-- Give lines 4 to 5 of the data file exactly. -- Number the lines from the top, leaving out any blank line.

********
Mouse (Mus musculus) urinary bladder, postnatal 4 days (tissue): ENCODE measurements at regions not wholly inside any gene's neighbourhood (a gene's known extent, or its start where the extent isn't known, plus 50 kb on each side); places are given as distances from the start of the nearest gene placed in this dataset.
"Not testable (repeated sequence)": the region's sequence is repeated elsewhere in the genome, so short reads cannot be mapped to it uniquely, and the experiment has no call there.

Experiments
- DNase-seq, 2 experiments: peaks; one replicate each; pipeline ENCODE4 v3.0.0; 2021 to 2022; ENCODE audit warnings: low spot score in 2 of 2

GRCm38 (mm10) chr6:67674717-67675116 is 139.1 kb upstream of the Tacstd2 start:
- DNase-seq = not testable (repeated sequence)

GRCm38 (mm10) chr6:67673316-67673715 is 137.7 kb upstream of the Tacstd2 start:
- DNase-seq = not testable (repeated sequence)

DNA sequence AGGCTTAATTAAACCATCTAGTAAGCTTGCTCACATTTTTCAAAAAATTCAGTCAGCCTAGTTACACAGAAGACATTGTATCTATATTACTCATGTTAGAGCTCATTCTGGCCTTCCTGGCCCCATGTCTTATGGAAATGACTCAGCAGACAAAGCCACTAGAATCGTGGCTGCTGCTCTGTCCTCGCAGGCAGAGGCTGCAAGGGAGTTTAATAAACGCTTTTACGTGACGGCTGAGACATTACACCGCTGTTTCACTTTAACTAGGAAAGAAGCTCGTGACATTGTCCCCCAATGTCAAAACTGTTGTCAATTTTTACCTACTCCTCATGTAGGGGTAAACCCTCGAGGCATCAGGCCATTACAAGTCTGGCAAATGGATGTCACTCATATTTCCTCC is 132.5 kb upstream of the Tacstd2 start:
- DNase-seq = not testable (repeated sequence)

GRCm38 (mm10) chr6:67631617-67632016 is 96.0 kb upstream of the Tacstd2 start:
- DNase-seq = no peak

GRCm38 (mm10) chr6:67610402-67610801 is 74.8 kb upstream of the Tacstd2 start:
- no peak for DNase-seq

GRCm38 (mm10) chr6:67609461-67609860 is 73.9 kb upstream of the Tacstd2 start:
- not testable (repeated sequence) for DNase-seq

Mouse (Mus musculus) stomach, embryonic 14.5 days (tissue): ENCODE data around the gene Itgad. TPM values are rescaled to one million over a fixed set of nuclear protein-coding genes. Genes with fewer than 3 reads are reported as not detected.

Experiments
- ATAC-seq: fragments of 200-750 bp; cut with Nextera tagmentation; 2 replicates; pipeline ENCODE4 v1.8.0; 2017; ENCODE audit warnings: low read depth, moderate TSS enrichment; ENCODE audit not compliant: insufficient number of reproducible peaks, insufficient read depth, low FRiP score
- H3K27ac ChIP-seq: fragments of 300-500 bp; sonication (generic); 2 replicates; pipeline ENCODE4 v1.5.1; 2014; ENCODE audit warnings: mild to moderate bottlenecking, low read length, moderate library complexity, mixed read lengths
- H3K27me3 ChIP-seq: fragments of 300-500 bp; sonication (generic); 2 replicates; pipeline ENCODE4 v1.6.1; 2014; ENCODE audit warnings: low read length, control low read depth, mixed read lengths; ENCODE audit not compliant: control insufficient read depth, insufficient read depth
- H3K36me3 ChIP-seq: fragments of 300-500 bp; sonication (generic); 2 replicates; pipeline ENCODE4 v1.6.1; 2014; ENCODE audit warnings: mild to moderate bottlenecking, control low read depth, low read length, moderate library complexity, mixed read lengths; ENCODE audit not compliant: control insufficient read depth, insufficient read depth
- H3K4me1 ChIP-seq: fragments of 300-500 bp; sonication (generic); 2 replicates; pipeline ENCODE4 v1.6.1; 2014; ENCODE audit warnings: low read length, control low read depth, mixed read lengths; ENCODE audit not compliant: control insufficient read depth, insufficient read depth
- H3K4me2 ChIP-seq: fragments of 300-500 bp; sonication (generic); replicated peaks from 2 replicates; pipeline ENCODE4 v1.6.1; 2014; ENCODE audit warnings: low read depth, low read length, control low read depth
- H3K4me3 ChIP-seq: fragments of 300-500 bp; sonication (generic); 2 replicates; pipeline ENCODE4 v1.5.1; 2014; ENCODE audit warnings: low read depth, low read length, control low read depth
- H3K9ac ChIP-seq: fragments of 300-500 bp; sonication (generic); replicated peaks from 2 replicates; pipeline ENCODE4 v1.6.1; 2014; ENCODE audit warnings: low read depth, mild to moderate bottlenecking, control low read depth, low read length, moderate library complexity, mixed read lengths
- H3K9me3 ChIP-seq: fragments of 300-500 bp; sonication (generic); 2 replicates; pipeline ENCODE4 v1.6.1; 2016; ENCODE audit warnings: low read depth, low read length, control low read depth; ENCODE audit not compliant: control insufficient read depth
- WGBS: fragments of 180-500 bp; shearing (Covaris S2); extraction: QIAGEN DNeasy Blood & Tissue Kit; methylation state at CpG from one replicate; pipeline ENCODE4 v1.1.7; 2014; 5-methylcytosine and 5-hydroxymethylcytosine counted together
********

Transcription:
- DNase-seq, 2 experiments: peaks; one replicate each; pipeline ENCODE4 v3.0.0; 2021 to 2022; ENCODE audit warnings: low spot score in 2 of 2

GRCm38 (mm10) chr6:67674717-67675116 is 139.1 kb upstream of the Tacstd2 start: